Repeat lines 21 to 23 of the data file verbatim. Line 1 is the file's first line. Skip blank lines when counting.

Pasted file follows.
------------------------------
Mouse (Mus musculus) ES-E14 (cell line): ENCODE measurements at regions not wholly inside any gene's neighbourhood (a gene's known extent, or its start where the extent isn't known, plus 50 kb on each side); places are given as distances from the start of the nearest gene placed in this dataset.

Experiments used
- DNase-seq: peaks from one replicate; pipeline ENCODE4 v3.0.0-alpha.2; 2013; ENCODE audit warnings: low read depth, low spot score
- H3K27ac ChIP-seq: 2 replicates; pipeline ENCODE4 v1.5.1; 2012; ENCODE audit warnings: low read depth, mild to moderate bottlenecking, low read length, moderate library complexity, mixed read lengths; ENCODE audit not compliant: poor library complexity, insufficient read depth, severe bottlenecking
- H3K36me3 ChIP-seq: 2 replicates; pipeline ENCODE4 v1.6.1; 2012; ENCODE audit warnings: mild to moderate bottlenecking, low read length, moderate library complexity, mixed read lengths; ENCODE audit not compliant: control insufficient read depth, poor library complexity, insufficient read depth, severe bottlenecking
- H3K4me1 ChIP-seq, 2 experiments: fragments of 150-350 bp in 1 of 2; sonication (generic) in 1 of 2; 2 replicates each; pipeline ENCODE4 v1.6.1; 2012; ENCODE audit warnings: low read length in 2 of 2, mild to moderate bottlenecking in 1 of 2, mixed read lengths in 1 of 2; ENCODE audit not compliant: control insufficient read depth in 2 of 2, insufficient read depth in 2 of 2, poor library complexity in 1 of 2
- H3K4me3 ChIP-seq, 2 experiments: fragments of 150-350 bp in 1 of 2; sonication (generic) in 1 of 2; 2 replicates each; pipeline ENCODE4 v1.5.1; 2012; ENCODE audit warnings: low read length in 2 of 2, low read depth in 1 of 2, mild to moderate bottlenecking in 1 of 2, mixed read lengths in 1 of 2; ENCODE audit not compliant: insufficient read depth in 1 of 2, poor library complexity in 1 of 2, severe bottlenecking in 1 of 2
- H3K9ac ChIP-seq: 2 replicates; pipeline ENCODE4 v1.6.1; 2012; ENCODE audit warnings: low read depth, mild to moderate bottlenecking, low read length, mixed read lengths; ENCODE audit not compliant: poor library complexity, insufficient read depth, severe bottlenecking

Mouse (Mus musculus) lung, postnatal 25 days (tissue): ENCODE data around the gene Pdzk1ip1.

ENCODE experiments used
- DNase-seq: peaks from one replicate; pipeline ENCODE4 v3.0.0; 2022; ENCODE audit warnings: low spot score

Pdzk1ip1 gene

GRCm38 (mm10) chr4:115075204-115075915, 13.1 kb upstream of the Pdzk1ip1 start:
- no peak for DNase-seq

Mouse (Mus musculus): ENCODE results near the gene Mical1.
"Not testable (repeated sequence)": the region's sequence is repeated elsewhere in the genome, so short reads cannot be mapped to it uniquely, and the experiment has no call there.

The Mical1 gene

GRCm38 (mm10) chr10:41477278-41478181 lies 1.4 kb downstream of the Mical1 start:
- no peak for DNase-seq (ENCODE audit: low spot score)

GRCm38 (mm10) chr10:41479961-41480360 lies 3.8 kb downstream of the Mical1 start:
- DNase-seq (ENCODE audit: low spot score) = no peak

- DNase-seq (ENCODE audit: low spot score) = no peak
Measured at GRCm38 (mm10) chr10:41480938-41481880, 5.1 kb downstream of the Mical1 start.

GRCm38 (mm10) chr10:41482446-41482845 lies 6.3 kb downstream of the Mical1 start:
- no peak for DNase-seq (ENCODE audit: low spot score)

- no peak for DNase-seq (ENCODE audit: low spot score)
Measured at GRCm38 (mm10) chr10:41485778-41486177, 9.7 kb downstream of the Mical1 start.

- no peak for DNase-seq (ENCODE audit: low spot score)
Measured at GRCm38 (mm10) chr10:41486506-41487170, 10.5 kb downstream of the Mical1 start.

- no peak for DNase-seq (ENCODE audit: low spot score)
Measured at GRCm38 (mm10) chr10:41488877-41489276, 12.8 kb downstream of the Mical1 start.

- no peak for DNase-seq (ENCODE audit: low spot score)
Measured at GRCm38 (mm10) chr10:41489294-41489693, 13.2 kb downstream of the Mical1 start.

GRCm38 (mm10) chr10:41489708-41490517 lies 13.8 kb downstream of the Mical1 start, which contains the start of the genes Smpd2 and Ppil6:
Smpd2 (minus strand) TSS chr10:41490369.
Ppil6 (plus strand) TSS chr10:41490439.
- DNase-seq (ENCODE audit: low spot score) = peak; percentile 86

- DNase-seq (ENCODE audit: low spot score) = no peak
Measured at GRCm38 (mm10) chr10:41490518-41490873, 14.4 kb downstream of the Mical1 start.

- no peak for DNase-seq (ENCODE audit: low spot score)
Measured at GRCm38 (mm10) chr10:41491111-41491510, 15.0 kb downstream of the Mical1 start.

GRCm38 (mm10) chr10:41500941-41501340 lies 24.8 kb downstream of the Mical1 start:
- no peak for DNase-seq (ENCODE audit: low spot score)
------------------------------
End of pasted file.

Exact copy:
- DNase-seq (ENCODE audit: low spot score) = no peak

- DNase-seq (ENCODE audit: low spot score) = no peak
Measured at GRCm38 (mm10) chr10:41480938-41481880, 5.1 kb downstream of the Mical1 start.